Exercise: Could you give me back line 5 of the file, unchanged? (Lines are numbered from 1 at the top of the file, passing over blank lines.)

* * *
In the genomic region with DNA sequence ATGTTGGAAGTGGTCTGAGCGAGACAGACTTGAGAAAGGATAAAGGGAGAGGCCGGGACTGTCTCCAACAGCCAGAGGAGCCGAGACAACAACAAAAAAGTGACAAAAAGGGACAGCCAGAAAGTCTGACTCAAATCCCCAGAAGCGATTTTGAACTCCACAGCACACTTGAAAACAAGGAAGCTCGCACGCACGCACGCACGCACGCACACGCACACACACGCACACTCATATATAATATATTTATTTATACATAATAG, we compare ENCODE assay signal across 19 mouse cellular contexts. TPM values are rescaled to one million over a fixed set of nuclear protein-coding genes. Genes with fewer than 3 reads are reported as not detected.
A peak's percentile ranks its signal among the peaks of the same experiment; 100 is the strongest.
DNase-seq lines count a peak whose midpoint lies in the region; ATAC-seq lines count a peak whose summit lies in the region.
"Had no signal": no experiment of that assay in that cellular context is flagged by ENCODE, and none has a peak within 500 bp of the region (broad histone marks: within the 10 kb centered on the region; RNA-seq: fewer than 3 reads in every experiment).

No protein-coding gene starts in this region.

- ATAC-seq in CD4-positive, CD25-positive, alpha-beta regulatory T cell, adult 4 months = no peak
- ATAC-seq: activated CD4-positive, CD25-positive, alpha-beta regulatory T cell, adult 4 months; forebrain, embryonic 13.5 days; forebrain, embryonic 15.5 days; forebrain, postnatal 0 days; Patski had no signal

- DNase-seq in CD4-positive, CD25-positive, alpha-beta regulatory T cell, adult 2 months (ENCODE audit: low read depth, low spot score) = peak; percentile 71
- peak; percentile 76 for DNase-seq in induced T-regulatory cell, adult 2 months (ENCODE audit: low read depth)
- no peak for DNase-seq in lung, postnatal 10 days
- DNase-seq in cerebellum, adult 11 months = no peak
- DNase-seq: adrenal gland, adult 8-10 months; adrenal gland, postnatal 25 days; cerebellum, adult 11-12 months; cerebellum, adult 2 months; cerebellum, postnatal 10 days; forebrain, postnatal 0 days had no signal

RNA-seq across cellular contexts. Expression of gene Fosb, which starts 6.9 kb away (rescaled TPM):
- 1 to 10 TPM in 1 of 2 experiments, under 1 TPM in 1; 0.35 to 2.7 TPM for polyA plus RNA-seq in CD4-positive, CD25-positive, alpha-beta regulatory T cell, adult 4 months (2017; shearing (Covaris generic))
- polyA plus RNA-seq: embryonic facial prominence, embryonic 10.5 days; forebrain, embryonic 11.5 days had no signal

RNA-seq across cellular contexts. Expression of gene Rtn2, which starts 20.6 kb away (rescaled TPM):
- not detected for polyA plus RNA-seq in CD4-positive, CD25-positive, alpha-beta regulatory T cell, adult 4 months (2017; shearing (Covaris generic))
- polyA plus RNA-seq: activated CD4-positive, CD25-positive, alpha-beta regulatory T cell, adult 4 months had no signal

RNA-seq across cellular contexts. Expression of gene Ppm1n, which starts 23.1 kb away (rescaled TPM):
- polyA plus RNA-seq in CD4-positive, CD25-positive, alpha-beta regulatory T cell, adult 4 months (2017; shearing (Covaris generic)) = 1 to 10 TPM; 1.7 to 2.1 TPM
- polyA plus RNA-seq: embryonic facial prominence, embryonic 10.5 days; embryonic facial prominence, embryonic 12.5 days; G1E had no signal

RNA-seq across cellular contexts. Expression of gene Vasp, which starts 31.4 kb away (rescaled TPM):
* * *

No protein-coding gene starts in this region.